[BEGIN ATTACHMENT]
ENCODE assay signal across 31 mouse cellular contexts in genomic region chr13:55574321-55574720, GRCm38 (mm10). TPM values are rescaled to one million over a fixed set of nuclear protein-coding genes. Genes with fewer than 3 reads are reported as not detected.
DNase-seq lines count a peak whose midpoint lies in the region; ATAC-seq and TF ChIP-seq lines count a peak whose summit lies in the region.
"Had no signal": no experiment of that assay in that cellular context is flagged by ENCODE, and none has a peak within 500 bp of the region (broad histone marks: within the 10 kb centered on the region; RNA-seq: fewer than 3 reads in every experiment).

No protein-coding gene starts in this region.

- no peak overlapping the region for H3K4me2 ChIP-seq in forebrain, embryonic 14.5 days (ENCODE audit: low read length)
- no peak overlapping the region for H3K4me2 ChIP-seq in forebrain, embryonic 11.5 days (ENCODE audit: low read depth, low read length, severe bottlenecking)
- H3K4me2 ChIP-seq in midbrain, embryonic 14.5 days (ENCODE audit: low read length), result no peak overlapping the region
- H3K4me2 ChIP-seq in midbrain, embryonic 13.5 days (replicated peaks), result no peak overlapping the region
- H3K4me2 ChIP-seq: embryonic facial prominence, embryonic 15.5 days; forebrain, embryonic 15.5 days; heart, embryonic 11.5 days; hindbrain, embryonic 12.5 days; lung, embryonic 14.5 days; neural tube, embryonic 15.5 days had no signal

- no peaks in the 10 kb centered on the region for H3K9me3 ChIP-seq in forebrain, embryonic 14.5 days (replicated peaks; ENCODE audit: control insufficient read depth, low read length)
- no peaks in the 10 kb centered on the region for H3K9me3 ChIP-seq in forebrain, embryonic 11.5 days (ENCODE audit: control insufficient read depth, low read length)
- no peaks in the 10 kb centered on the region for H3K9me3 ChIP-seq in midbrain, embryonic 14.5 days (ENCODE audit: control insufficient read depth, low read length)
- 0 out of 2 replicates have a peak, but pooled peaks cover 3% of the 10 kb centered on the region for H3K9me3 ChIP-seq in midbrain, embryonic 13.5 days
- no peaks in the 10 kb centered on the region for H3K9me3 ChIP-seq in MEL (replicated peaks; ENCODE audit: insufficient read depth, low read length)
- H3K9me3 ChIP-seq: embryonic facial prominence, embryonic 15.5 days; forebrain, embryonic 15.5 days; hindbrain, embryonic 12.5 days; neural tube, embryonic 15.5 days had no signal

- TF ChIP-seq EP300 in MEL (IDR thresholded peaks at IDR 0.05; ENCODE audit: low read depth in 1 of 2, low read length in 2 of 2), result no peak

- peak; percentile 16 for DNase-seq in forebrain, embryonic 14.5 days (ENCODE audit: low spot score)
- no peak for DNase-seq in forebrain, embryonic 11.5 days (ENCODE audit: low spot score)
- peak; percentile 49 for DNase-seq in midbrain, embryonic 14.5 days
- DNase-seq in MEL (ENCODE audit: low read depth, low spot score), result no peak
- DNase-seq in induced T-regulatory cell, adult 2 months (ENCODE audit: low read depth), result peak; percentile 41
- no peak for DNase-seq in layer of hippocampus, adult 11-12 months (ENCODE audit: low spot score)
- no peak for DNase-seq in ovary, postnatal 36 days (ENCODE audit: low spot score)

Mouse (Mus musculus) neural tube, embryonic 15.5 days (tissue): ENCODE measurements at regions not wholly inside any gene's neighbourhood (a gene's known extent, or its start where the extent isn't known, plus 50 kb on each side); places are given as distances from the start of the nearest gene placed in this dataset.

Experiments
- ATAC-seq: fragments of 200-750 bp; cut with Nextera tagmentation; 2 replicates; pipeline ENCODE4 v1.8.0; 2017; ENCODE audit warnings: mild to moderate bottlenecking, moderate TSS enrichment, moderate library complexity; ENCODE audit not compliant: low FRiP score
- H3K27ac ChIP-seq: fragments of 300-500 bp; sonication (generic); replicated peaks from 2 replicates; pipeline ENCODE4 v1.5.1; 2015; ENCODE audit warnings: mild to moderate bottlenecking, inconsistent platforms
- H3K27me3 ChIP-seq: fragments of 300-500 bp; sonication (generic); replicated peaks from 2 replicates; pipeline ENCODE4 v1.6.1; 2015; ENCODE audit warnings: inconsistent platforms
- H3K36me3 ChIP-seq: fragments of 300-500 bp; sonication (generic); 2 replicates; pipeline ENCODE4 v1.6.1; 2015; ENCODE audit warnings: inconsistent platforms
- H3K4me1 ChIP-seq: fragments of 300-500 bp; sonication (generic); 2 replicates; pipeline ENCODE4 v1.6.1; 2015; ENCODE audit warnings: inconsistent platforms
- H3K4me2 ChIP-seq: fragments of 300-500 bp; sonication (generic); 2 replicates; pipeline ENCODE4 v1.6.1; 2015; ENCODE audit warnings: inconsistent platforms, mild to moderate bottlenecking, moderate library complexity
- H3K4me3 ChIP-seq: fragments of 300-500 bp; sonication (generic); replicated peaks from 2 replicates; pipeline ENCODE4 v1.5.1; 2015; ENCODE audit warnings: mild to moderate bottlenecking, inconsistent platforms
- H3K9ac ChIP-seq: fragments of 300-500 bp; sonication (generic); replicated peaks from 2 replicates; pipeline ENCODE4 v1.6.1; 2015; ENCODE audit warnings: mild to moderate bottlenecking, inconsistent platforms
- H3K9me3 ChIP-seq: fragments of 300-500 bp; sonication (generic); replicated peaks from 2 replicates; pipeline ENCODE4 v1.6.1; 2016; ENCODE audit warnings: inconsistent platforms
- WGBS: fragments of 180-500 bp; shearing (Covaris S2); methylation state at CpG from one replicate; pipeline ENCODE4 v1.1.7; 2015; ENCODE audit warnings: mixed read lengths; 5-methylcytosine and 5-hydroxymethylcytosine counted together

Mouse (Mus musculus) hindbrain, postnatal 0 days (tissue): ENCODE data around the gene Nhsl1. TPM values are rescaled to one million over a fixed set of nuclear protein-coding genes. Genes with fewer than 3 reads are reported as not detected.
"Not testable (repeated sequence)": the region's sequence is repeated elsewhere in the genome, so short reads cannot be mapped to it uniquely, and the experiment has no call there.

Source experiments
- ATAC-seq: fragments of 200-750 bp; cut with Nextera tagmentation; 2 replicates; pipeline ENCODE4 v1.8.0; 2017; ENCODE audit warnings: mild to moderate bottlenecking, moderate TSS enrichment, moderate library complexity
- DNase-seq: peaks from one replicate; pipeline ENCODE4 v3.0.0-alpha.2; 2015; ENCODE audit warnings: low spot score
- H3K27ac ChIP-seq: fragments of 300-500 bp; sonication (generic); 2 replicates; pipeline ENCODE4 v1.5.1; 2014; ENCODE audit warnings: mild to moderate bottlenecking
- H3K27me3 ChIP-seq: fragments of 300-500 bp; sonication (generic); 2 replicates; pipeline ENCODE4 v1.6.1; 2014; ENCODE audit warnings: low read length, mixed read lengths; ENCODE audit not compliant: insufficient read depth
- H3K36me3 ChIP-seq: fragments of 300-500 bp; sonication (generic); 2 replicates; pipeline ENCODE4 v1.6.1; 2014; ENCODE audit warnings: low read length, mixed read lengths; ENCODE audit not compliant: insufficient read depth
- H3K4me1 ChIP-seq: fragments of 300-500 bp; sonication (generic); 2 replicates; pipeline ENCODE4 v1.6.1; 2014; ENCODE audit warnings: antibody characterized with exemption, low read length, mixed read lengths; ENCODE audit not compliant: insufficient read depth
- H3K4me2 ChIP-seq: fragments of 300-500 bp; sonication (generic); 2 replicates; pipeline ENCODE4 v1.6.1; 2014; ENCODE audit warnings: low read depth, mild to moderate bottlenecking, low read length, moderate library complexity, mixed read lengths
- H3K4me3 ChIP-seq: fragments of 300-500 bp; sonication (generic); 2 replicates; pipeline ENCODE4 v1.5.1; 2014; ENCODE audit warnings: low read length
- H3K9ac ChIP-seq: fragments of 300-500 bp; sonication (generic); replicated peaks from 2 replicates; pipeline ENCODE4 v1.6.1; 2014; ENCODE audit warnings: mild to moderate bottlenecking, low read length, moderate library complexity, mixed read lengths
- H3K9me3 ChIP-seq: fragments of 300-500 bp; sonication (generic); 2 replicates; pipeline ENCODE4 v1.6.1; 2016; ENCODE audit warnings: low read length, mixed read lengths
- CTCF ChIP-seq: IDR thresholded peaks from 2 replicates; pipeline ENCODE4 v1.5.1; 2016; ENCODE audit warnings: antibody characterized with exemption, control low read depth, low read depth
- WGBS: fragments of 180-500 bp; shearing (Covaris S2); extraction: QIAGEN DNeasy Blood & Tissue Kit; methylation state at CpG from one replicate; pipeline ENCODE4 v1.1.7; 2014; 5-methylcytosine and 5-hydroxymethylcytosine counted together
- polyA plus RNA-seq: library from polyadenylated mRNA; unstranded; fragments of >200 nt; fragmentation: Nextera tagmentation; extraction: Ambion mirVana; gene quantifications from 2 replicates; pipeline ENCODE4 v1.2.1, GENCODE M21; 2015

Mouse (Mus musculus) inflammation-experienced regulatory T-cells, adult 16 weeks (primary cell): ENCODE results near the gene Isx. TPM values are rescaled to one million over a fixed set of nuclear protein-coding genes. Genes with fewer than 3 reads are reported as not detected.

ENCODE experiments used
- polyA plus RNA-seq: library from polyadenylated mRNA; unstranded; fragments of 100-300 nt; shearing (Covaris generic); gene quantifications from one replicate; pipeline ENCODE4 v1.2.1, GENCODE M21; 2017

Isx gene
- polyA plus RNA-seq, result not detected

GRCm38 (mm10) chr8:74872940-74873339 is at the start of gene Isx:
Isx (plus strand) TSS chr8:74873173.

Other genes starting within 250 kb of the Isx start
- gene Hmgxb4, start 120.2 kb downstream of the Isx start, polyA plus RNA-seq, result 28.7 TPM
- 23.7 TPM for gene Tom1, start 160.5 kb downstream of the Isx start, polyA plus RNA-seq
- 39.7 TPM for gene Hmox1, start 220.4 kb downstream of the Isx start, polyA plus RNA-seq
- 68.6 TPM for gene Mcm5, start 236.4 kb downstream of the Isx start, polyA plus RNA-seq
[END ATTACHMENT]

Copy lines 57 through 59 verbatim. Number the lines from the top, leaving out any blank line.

GRCm38 (mm10) chr8:74872940-74873339 is at the start of gene Isx:
Isx (plus strand) TSS chr8:74873173.

Other genes starting within 250 kb of the Isx start